Begin your adventure at Blairadam
Three enticing trails wind through Blairadam Wood, an attractive mix of mighty spruces and colourful beech woodland. William Adam, the noted Scottish architect, built Blairadam House here in the 1730s and landscaped the surrounding estate. He also built pits to extract coal. Follow the trails to spot red squirrels, lofty trees, elegant bridges and old mine workings. On dark evenings you might even glimpse a ghostly miner, or the fabled beast of Blairadam. Find a map and more information in our Blairadam leaflet.
Please note, forest operations are now underway within the forest. For your safety please follow any on site safety signage.
You can find places to eat, drink and shop in nearby Kelty. There are public toilets in Kelty Library on Cocklaw Street.
Keltyhill Glen Trail
A scenic stroll alongside the Drumnagoil Burn to a waterfall that is particularly dramatic after heavy rain.
Firm but uneven gravel surface. Steep slopes down to the glen. Parts may be muddy.
½ miles / 1.0 km Allow ¼ hours
The Glen Trail
Meander up the Kelty Burn beneath towering spruce trees that were a scenic highlight of the Blairadam estate in its heyday.
Firm, largely wide but uneven gravel surface. Includes some fairly steep slopes and sections that may be muddy.
1 ¾ miles / 2.8 km Allow 1 hour
This trail criss-crosses the Kelty Burn on stone bridges amid spruce, beech, pine and sycamore woods. Look out for the remains of the ‘100 Foot Bridge’, which once carried a railway over The Glen to Blairenbathie coal pit, and spot the dramatic Kiery Crags at The Glen’s eastern end.
Blairenbathie Mine Trail
Explore the colourful broadleaved woods that shroud the sites of the two Blairenbathie coal pits, as well as the handsome Lochornie Burn Bridge.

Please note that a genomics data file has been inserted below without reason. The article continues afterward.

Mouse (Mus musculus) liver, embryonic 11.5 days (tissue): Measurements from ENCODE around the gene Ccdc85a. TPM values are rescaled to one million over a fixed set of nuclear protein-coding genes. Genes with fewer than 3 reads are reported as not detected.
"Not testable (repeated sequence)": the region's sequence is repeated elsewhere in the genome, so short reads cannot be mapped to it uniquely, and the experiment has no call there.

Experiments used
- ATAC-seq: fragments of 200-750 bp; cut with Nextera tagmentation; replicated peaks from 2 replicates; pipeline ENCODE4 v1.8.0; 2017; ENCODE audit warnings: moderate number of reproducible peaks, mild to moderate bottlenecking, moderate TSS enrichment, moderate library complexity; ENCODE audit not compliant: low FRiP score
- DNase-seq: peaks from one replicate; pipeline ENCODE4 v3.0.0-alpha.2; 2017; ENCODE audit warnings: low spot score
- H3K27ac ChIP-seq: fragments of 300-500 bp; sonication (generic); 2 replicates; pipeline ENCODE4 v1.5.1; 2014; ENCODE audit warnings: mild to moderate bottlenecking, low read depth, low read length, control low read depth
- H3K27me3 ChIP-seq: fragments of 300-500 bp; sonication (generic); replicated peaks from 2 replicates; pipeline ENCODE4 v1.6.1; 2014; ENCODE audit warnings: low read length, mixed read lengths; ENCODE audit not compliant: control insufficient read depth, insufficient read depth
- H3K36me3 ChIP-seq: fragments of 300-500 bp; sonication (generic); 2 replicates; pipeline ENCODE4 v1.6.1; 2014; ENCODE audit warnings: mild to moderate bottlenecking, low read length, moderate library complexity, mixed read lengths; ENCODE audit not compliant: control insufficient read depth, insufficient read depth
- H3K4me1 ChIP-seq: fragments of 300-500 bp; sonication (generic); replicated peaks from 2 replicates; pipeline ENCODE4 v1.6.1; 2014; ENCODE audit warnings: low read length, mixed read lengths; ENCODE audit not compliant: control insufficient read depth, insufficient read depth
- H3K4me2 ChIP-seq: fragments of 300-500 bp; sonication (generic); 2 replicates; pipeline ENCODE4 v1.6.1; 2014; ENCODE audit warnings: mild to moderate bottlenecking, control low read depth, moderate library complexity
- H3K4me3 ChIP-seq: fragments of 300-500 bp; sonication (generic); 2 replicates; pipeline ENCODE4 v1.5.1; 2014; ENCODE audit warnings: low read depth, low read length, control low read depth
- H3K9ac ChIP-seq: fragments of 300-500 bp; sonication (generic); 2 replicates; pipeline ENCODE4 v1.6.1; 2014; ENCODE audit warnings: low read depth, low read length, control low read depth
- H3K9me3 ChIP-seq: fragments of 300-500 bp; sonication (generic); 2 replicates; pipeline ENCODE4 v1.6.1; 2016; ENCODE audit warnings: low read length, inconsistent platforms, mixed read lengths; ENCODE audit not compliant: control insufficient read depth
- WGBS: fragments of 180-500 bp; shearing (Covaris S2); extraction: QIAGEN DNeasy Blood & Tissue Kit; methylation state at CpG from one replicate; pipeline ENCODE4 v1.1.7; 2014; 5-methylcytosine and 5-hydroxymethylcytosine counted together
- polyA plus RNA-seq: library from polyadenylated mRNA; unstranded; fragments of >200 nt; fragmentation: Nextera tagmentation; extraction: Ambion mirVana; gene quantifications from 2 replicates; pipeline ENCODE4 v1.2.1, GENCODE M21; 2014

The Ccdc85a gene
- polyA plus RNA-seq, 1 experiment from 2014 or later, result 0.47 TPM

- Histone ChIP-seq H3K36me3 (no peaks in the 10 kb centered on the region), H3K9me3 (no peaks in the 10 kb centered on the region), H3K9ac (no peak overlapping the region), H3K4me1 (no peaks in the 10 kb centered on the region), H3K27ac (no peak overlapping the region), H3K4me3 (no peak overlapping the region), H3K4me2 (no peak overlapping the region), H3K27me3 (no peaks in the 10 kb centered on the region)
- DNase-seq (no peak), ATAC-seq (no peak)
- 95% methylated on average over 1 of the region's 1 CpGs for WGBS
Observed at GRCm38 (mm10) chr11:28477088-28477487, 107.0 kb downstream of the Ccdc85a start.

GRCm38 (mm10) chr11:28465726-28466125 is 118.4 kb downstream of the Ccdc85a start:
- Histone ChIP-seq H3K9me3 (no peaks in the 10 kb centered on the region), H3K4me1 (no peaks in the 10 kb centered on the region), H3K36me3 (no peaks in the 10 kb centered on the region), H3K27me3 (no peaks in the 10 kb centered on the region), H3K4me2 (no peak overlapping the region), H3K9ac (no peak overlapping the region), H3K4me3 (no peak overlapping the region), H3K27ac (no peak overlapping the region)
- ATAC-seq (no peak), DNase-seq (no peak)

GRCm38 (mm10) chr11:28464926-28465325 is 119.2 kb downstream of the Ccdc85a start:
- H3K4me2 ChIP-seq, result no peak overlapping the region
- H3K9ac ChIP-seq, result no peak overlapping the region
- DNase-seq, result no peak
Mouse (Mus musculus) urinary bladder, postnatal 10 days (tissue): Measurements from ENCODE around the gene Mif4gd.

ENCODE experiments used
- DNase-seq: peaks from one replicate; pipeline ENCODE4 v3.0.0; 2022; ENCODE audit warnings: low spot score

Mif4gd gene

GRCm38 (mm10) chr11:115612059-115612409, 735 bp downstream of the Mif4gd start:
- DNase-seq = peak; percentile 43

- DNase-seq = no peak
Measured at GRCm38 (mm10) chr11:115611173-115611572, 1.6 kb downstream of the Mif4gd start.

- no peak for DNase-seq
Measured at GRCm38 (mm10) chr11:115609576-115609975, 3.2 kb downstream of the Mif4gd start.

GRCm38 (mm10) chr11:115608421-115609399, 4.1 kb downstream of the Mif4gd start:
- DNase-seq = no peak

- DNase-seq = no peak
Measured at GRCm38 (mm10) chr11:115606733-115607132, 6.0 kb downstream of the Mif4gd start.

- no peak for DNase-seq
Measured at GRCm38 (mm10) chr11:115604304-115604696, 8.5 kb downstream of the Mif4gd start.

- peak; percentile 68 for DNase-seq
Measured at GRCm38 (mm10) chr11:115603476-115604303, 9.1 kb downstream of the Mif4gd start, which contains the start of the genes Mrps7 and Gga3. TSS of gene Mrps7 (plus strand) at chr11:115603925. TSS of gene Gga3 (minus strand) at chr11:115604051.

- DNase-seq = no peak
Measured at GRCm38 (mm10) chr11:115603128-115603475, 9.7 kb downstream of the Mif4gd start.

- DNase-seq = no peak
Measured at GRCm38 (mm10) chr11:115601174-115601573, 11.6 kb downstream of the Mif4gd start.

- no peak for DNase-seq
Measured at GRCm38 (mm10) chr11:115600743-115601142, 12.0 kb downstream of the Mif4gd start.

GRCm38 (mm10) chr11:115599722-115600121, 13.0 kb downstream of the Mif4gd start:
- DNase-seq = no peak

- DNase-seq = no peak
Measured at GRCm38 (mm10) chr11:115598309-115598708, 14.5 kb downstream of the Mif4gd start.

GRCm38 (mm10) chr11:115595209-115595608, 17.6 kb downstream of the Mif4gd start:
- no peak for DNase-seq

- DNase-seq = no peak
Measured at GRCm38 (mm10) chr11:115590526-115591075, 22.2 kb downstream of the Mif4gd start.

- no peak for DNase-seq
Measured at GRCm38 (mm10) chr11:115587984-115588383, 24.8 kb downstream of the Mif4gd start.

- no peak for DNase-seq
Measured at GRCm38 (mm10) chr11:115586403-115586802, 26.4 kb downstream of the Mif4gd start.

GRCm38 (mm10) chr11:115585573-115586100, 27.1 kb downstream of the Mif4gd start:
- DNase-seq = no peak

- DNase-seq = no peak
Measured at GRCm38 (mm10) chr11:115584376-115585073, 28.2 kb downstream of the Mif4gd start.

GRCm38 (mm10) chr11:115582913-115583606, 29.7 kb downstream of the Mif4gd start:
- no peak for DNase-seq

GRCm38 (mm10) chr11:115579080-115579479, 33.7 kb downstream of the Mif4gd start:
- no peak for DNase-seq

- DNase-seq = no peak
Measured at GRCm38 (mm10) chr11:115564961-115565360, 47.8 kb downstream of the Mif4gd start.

Largely wide, firm and smooth gravel surface. Some uneven and potentially muddy sections. Long moderate slopes with some steeper sections.
2 ½ miles / 4.0 km Allow 1½ hours
Though hard to believe today, this peaceful forest was once a busy industrial area. Follow this trail to reach the remains of Blairenbathie’s modern mine, closed in the 1800s and now reclaimed by the forest. Pass through mature oaks, beech and birch to find a much older pit and the restored Lochornie Burn Bridge, with its distinctive tall narrow arch.
Mountain biking trails
Some say that one of the miners who toiled in the coal pits still haunts the woodland, and has even been caught on camera. Others have reported glimpses of a great black cat here. You’re more likely to spot red squirrels in the canopy and roe deer amongst the trees – but do look out for the modern carving of a wildcat on the brickwork of one of the old bridges.
A very productive place
William Adam bought Blairadam in 1773 to build himself a grand home in a carefully designed landscape setting. He was also a shrewd businessman, planting trees for timber and extracting coal from the seams that ran through his land. Evidence of the major works carried out by William and his family can still be seen across the forest today. Discover more about mining at Blairdam and the story of the estate.
Working in partnership
We have worked with the Kelty Heritage Trails Group and Fife Council to maintain the forest and upgrade the trails here.
How to get here
Blairadam Wood lies close to the M90 motorway near Kelty in Fife. It is easy to reach from Junction 4.
Take the B914 west from Kelty (signposted Dollar). After about 500 yards (0.5km), turn right into the Blairadam car park. You can park here and walk or cycle to the start of the trails. Alternatively, follow the road through the wood for about ½ mile (1km) to reach Clentry car park.
The car park is at grid reference NT 128 944.
KY4 0JQ is the nearest postcode.
The nearest railway station is Cowdenbeath. Regular buses run from Cowdenbeath to Kelty. Find details at Traveline Scotland.
Enjoy easy lochside trails at nearby Lochore Meadows Country Park, or watch spectacular flocks of birds at the RSPB’s Loch Leven nature reserve. The scenic Loch Leven Heritage Trail will take you right around the loch. There are also great trails for walking, cycling and horse riding in the Lomond Hills.
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For questions and complaints, please contact us directly.